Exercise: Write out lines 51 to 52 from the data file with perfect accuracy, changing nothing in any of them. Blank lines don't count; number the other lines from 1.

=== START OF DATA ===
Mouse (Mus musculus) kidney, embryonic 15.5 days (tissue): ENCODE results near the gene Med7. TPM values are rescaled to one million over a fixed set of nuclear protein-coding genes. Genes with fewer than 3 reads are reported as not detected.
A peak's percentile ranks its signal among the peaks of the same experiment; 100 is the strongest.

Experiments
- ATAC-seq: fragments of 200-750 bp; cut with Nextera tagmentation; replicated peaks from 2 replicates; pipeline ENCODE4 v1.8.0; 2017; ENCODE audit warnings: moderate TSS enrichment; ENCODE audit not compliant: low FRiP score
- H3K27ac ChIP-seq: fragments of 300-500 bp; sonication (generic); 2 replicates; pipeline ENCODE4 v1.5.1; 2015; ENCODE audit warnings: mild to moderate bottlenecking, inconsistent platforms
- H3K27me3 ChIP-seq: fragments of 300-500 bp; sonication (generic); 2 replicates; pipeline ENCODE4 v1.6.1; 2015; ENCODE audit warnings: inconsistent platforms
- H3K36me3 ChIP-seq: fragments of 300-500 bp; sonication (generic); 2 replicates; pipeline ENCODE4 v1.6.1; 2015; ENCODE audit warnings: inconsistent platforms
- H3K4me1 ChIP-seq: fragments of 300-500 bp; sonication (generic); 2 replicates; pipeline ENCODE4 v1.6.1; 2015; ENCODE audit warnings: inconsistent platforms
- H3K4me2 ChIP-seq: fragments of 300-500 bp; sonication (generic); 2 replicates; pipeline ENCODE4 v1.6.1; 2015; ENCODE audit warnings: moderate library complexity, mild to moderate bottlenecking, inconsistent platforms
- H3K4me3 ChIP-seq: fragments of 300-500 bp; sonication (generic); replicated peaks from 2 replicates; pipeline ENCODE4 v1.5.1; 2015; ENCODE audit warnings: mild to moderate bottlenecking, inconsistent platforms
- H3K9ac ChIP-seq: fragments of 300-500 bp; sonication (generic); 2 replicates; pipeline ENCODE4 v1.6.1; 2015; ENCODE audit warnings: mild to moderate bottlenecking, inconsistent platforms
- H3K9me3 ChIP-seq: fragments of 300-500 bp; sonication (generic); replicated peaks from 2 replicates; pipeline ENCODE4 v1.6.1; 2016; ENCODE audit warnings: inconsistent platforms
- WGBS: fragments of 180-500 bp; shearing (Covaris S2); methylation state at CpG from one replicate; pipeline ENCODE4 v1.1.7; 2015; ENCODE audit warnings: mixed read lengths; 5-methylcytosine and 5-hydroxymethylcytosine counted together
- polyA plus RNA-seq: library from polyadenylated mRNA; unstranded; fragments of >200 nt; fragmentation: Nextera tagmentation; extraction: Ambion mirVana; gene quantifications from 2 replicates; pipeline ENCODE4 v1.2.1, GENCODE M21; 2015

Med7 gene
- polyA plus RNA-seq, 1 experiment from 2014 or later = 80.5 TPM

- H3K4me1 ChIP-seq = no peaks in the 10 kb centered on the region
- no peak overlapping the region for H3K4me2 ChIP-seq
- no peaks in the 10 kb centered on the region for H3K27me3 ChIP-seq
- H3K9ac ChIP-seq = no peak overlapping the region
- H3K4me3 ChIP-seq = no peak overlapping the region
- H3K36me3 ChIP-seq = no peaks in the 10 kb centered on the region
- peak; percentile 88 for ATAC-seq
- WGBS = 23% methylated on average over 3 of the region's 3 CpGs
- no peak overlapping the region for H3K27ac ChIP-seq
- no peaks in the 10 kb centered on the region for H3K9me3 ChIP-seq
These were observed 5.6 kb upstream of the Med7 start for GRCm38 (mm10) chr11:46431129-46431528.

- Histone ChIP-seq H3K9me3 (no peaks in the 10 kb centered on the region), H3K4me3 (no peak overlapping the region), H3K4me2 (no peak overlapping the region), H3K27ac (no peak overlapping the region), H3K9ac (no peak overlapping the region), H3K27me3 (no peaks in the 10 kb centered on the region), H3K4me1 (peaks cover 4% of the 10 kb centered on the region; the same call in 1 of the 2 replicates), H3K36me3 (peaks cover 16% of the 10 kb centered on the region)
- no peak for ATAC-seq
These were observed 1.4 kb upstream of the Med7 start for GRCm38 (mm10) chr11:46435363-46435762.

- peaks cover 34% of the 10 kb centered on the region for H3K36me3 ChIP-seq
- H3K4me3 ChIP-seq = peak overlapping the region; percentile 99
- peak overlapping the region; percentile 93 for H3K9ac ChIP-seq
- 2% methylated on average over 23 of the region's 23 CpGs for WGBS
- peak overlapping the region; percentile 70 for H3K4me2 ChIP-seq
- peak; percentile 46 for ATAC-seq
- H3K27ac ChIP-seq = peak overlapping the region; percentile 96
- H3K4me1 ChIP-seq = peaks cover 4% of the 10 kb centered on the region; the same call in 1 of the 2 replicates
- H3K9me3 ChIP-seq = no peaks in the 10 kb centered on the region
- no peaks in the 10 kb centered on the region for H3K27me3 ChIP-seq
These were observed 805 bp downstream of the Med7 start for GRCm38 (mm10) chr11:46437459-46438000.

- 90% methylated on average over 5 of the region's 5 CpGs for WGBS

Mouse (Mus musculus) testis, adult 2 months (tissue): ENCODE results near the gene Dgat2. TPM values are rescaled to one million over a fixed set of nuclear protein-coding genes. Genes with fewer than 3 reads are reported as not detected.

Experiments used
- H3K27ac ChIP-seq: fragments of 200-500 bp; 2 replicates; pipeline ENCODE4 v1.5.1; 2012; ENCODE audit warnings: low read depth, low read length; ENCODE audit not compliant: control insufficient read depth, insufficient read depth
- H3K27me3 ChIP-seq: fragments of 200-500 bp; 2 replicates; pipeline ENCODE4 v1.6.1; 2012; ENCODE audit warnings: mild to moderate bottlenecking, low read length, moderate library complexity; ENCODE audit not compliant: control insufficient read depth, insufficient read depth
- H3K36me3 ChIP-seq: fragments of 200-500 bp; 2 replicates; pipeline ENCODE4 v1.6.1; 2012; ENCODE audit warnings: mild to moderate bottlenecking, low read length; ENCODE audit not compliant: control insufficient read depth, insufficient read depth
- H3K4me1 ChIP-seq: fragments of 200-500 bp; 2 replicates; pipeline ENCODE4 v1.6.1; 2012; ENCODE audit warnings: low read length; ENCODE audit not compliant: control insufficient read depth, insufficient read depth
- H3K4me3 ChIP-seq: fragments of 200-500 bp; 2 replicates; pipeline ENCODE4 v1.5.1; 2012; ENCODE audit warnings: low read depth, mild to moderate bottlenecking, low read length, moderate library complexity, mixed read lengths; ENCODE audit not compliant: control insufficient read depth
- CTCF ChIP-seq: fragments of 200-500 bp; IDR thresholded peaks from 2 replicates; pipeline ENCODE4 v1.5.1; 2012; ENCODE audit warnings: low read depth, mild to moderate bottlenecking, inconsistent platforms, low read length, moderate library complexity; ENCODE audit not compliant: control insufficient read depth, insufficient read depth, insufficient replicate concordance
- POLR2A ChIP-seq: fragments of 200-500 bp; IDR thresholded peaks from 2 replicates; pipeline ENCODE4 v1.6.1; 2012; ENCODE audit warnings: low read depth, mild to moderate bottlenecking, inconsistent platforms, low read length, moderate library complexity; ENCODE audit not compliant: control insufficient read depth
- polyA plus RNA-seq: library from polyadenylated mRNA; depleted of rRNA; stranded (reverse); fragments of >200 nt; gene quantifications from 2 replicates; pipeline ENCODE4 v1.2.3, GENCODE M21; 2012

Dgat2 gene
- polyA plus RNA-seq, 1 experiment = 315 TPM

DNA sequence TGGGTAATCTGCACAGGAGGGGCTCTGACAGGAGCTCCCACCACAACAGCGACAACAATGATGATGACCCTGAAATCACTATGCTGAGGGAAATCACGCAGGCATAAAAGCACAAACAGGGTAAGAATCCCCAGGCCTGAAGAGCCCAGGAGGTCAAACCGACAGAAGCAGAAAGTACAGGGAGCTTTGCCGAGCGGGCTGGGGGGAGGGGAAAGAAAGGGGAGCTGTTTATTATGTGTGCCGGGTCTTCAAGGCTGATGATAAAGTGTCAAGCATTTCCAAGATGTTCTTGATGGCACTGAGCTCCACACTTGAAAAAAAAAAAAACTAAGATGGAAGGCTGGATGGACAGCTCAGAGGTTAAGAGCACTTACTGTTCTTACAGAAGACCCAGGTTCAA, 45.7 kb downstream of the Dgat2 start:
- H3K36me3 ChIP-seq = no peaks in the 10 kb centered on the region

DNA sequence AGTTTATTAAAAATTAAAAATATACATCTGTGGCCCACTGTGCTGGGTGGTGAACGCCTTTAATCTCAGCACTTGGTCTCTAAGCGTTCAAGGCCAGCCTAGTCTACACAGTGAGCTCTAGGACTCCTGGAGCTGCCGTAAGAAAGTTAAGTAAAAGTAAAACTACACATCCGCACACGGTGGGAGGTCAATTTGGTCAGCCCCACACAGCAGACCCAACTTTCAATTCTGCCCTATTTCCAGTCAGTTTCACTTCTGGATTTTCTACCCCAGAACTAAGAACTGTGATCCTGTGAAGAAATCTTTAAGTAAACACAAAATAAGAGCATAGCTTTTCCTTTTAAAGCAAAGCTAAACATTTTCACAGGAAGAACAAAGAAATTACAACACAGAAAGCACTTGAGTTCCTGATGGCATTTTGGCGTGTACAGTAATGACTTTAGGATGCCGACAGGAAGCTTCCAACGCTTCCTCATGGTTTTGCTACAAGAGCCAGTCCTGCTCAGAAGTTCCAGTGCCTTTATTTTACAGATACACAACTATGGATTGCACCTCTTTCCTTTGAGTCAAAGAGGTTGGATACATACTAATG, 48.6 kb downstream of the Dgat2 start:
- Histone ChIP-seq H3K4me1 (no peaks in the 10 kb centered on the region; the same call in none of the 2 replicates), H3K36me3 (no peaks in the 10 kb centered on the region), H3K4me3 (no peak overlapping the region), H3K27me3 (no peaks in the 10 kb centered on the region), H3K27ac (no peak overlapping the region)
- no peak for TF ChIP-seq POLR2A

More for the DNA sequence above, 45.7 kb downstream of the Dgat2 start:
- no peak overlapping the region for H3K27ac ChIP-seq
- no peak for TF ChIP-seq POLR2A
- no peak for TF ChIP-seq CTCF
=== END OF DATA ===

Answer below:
- POLR2A ChIP-seq: fragments of 200-500 bp; IDR thresholded peaks from 2 replicates; pipeline ENCODE4 v1.6.1; 2012; ENCODE audit warnings: low read depth, mild to moderate bottlenecking, inconsistent platforms, low read length, moderate library complexity; ENCODE audit not compliant: control insufficient read depth
- polyA plus RNA-seq: library from polyadenylated mRNA; depleted of rRNA; stranded (reverse); fragments of >200 nt; gene quantifications from 2 replicates; pipeline ENCODE4 v1.2.3, GENCODE M21; 2012